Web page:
Saturday, 17 March 2012

London to Venice

In 2010 I made two attempts to fly to Venice, both of which were thwarted by flight cancellations due to volcanoes and strikes. Determined to get there before years-end I bought rail tickets from London to Venice.


I’ve flown several times but now it seems inconceivable to me that anyone would bother to fly as there are so many interesting & more enjoyable rail options.

There is of course the famously, luxurious Simplon Orient Express but there are many alternative standard ticket options; all requiring a Eurostar to Paris:
· There’s a TGV from Paris to Milan with a change for Venice
· There’s a sleeper train directly from Paris to Venice
· There are routes with an overnight stay in Germany
· But my option was a train via Switzerland
The cheapest standard rail tickets are very competitive with economy flying but the pleasure of the rail journey is incomparable.

Its not difficult to buy tickets over the web from European rail operators, searching hotels is just as easily and timetables are readily available but nothing beats the simplicity of ringing up a package operator like Railbookers (www.railbookers.com) & getting someone else to work out the time tabling, purchasing the tickets, booking hotels & providing backup if things don’t go according to plan.

I boarded a Eurostar at St Pancras station in central London clutching all my rail tickets and accommodation vouchers. Within half an hour the high-speed train is whisking me through Kent before diving under the channel, emerging 26 minutes later in France.

Pulling into Paris’ Gare du Nord I calculated that I’d still be in the security queue at Heathrow if I were flying. I didn’t stop over in Paris because I’ve been there many times but a glass of wine in a street café was a must.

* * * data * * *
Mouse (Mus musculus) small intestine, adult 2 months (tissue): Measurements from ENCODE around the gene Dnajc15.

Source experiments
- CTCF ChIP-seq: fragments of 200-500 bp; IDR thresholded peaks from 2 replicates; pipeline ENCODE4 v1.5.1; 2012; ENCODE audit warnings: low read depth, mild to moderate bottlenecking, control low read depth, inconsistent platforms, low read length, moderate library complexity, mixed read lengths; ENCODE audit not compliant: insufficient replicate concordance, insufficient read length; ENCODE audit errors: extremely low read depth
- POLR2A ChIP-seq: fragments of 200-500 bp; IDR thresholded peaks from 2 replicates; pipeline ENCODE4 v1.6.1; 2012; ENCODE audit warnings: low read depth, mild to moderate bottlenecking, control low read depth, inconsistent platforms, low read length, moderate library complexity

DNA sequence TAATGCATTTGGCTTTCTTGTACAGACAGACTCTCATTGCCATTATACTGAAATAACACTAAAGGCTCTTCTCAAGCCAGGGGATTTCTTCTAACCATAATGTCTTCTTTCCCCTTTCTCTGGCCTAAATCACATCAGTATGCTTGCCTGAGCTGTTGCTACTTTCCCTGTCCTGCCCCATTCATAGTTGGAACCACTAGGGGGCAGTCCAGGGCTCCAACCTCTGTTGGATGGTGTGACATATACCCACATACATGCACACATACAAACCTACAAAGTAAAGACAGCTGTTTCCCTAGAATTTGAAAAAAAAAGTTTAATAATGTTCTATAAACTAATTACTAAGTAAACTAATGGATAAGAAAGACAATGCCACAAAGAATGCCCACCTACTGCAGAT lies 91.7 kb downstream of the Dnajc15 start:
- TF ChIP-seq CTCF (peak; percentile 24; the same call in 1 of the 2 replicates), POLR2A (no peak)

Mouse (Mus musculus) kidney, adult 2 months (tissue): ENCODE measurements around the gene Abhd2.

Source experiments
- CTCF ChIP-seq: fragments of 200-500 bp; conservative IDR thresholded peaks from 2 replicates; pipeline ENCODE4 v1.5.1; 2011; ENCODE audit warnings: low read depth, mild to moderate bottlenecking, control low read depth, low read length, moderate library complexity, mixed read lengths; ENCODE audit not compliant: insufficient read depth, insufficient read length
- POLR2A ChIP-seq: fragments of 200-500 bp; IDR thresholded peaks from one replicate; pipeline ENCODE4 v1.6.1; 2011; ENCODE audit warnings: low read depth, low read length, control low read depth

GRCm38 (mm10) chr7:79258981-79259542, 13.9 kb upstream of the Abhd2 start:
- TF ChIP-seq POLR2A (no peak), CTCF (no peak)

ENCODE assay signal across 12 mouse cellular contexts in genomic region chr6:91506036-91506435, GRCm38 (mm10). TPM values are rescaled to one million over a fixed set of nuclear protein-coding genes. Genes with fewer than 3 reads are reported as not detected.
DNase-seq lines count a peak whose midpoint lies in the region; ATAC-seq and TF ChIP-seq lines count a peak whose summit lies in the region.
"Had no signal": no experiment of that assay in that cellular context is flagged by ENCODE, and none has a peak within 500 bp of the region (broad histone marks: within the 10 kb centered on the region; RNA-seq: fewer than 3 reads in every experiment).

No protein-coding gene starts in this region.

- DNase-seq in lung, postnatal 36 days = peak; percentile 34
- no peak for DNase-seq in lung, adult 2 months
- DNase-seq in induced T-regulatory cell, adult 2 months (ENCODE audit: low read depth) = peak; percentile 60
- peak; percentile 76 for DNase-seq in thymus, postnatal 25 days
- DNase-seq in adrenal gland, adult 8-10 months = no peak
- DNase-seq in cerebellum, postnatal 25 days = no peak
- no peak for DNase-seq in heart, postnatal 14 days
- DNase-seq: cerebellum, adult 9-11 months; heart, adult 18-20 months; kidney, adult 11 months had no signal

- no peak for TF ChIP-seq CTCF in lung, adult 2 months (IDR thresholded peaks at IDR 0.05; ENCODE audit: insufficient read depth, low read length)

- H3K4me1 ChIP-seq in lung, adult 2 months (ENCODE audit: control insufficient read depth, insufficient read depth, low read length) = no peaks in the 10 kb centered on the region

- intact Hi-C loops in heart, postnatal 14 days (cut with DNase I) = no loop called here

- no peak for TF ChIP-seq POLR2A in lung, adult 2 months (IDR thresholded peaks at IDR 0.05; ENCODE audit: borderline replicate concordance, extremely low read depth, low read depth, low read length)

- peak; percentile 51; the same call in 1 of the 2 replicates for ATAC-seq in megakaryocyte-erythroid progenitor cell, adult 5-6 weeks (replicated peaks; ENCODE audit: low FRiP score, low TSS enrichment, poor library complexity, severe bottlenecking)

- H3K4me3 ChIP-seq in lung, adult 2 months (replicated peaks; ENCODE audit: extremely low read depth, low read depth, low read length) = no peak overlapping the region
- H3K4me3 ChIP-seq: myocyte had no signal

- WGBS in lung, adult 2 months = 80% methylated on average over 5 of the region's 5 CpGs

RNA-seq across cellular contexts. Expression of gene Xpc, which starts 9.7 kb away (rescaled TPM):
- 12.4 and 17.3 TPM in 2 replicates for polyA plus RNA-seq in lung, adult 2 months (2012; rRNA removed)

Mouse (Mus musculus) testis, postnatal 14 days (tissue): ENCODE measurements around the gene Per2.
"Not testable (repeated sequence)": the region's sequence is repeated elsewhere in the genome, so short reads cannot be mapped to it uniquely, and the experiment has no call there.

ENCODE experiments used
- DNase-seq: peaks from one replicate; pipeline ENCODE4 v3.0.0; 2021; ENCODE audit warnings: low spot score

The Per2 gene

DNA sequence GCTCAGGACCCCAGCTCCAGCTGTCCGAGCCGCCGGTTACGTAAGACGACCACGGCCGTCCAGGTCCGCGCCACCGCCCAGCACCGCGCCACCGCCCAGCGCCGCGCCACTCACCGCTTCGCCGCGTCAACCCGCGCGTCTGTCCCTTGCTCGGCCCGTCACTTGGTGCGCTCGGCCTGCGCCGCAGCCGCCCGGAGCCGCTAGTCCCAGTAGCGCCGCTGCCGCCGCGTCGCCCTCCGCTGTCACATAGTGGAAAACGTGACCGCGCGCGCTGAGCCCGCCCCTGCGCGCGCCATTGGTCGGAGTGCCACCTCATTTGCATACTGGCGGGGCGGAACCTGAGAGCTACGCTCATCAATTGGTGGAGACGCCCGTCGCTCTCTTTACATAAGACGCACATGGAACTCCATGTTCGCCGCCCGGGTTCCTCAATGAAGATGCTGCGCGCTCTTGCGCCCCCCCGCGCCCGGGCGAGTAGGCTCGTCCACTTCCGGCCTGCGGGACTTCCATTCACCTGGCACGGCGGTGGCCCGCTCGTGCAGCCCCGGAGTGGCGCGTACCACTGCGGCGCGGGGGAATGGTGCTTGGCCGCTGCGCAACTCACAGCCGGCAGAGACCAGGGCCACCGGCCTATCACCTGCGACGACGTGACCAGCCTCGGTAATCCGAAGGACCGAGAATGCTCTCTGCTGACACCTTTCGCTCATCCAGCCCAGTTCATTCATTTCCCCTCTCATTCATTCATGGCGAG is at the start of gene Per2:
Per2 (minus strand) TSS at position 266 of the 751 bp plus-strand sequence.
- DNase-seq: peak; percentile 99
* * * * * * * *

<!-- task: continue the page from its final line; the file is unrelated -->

Our high speed TGV left Paris for Switzerland just after lunch and although there’s no border the houses give it away - the bright blue and purple of France giving way to grey, pointy chalet style houses of Switzerland.

Our Hotel du Theatre was a convenient five minutes walk from the station. It was in the old town, a minute from the atmospheric cobbled street of Niederdorf – buzzing with nightlife and the best place in town for informal eating and drinking.

Next morning we were travelling south after a good breakfast and just beyond Lake Zurich the Alps begin rearing up – sharp snow-capped peaks fringed with bright green valleys dotted with black and white cows - wearing bells. Sometimes clichés really are true!

Alpine roads twist and swerve through valleys, others tower spectacularly above us on stilts disappearing into tunnels half way up the side of mountains. Several tunnels and bridges later the train descends to Lake Lugano, and then Lake Como - signalling we’ve crossed into Italy. The lakes are beautiful but these iconic lakeside towns didn’t live up to their celebrity magazine image – from the train it’s a disappointing vision of hundreds of ugly boxy apartment buildings.

Finally the train rolled into the massive Romanesque station at Milan just in time for lunch. But with only one hour before the Venice train departs there’s only enough time for a peek outside and sip a real Italian coffee.


The afternoon train raced east across rich farmland of orchards, cereals and vines and the Italian Alps can still occasionally be seen on the horizon.


Journeys end is in sight as we cross the lagoon to Venice’s Santa Lucia station. What a treat it is to arrive in the centre of Venice instead of a ten minute trog to the waterfront & a 50 euro/pp water taxi ride from Marco Polo airport, or even worse, an hours packed coach ride down the motorway from Ryanair’s ‘Venice airport’ way out at Treviso.

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